Michael Gordon's Timber
Performance materials for Timber, Michael Gordon's evening-length piece for six graduated wooden simantras, are now available from the Music Sales Classical Rental Libraries. Click here for more information.
One of the most memorable classical performances of 2012 -- Alex Ross, The New Yorker
"Like Reich's Drumming and John Adams's Inuksuit, Timber is a watershed piece for a young generation of percussionists. It's not just an excellent new piece of percussion music, it changes the conversation." -- Steve Schick, percussionist
Scored for six graduated, amplified, wooden simantras (2x4s), Timber brings the physicality, endurance, and technique of percussion performance to a new level. In this work, Gordon shapes the music in both polyrhythmic and dynamic waves of textures so that each players' hands are often in separate rhythmic 'worlds', traversing different dynamic contours from loud to soft to loud. The piece is reminiscent of his solo for percussion, XY.
Much of Gordon's music demonstrates a deep exploration into the extreme possibilities and stunning nature of rhythm, as well as the enriching, yet disturbing, multidimensionality of polyrhythmic layers -- what has been termed in his music to be "glorious confusion." Timber was co-commissioned by the Dutch dance company Club Guy and Roni and the percussion ensembles Slagwerk den Haag and Mantra Percussion.
Per Norgard's En Lys time (A Light Hour)
A thrilling hour-long work for ten (or more!) percussionists, Per Norgard's En Lys Time calls for open instrumentation, as long as percussion is used within the three types specified in the score: skin, metal and wood. Each musician uses two sound sources with two different sounds, one of which is bright (or light) and the other dark. Certain passages also include tuned percussion instruments -- vibraphone, xylophone, marimba, gamelan, glockenspiel, steel drums, crotales and the like. Though rigorously structured, this is not a work that easily leads you through its logic or even though a discernible emotional journey. Instead it seems to exist for the moment and presents patterns to be appreciated as they pass.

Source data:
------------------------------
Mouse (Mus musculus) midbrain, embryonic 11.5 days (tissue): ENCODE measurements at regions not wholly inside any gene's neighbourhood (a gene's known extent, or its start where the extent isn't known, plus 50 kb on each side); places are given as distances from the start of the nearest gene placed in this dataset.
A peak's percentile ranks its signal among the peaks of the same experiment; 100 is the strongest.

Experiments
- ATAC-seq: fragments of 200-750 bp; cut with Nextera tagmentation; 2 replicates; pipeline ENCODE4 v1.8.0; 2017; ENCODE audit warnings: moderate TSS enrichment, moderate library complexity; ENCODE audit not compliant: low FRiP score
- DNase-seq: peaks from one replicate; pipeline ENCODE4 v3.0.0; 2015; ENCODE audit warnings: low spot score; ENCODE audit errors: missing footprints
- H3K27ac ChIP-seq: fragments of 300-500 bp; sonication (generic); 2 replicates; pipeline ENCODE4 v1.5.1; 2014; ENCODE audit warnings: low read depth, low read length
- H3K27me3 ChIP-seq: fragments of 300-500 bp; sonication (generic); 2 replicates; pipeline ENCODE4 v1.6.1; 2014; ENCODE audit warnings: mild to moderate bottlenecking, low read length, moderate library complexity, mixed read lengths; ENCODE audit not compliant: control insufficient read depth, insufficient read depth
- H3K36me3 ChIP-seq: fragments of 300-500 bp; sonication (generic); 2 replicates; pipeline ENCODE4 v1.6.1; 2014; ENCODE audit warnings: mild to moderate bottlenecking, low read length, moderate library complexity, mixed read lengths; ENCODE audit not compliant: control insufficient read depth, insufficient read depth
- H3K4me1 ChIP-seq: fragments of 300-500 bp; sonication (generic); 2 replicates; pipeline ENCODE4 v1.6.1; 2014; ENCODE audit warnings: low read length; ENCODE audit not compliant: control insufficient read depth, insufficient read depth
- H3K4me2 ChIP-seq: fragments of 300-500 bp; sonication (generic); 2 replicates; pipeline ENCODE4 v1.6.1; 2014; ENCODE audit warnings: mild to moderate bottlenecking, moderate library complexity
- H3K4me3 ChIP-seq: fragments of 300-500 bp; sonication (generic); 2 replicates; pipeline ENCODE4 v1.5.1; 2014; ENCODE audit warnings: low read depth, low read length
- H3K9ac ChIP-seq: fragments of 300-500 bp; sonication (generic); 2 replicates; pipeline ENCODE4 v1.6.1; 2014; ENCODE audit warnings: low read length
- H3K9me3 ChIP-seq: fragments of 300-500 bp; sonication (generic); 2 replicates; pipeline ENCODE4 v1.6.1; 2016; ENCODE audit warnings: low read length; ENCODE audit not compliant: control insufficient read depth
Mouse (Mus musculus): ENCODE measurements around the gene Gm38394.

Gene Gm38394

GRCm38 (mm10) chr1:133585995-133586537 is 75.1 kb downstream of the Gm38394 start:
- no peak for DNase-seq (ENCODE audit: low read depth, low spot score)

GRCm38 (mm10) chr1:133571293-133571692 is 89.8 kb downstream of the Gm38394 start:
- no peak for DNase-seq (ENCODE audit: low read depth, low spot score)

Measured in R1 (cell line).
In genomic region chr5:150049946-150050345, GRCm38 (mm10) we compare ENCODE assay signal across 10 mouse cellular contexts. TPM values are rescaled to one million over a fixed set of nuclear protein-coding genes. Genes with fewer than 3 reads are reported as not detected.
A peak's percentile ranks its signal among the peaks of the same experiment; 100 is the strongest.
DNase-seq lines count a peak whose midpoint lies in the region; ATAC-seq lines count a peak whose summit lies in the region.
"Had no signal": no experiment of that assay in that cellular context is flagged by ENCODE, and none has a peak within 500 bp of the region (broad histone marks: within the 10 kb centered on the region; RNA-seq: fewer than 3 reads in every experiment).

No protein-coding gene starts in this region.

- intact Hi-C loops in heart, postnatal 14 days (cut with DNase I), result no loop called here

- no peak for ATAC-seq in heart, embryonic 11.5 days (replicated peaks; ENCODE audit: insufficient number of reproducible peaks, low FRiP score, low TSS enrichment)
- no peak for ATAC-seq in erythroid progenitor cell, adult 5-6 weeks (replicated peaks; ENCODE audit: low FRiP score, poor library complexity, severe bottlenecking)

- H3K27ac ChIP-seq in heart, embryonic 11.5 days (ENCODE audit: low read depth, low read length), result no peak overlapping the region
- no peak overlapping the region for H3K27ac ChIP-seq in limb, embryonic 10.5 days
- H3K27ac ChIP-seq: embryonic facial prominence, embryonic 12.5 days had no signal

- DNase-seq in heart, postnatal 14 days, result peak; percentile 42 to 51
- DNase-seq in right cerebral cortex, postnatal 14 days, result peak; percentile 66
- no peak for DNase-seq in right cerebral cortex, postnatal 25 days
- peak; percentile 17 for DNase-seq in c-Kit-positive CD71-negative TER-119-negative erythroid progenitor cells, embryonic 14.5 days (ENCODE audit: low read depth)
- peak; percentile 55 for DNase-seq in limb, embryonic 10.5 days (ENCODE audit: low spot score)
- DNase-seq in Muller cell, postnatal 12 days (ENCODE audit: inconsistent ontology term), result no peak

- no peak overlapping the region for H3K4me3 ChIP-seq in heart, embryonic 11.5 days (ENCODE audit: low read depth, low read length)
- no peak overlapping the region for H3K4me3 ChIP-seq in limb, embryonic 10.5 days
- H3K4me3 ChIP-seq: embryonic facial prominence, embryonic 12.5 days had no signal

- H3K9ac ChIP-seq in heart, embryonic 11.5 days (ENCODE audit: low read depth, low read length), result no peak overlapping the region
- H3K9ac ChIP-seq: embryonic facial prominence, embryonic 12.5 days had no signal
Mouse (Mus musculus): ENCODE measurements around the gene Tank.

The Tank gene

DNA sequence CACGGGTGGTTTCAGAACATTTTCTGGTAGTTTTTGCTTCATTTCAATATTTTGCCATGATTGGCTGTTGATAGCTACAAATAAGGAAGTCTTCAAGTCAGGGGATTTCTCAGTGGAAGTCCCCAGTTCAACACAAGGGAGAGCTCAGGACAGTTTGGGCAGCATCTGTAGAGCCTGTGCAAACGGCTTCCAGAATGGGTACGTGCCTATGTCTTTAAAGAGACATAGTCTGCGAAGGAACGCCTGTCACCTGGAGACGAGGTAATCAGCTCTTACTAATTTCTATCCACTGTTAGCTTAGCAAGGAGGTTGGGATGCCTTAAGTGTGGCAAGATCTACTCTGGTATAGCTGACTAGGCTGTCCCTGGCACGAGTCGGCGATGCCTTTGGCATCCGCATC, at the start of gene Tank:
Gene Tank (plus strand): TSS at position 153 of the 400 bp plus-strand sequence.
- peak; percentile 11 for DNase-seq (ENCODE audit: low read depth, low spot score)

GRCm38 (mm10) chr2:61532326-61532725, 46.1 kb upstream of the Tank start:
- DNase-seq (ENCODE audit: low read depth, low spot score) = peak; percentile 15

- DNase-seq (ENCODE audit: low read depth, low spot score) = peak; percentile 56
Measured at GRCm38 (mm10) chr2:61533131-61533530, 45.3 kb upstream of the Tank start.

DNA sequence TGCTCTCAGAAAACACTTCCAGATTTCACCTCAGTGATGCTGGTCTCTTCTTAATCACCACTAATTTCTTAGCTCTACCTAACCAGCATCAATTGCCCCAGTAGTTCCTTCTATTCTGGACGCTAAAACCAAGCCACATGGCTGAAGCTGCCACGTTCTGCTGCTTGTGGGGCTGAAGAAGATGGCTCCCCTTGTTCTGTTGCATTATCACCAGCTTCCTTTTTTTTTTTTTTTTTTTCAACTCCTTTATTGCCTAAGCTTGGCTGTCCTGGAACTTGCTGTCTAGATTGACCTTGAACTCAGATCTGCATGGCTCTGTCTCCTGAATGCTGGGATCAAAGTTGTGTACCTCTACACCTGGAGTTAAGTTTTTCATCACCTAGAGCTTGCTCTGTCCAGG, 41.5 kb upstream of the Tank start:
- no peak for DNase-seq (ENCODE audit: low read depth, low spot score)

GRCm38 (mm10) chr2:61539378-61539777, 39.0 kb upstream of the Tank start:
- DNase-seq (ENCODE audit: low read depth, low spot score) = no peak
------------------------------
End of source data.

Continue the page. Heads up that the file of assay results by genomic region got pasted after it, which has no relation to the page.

Norgard created A Light Hour in 1986 as an hour-long improvisatory work and twenty-two years later he revisited the piece, notating it for 10 or more percussionists, specifying percussion types in general, but leaving the actual instrumentation to the discretion of the performers. The organizing structure of the piece is Norgard's "infinity series." He uses multiple layers of the same repeated four-measure pattern of two pitches, with high and low coinciding in the various layers, appearing at double or half tempo. The whole work reflects this symmetry, with four movements of approximately 15 minutes each, each divided into four subsections, which are divided into four smaller sections. Each microcosm provides the core material for the next three, and so on. Each section and subsection ends in a proportionally-sized "tone feast" based now on a four-pitch infinity series. By subtracting notes, perforating the line-changing stresses, tying notes, and utilizing other such devices, Norgard provides more than enough variety to maintain the listener's fascination and interest. Click here for more information
Other new works
Augusta Read Thomas's percussion quartet Resounding Earth
(scored for over 300 bells and pieces of metal)
John Harbison's percussion sextet Cortege
rock legend Stewart Copeland's Mikrokosmos and Gene Pool
Missy Mazzoli's percussion duo Volume
Nico Muhly's percussion quartet I Shudder to Think
Tan Dun's percussion quartet Water Music
Kevin Volans' percussion trio, Chakra